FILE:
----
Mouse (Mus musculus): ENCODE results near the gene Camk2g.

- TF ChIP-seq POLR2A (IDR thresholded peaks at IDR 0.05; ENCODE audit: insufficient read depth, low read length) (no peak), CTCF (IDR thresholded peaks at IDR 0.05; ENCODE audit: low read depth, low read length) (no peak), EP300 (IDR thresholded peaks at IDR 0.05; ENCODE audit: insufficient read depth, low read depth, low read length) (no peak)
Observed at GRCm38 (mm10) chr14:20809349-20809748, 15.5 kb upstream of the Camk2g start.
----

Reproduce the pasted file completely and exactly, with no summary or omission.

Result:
Mouse (Mus musculus): ENCODE results near the gene Camk2g.

- TF ChIP-seq POLR2A (IDR thresholded peaks at IDR 0.05; ENCODE audit: insufficient read depth, low read length) (no peak), CTCF (IDR thresholded peaks at IDR 0.05; ENCODE audit: low read depth, low read length) (no peak), EP300 (IDR thresholded peaks at IDR 0.05; ENCODE audit: insufficient read depth, low read depth, low read length) (no peak)
Observed at GRCm38 (mm10) chr14:20809349-20809748, 15.5 kb upstream of the Camk2g start.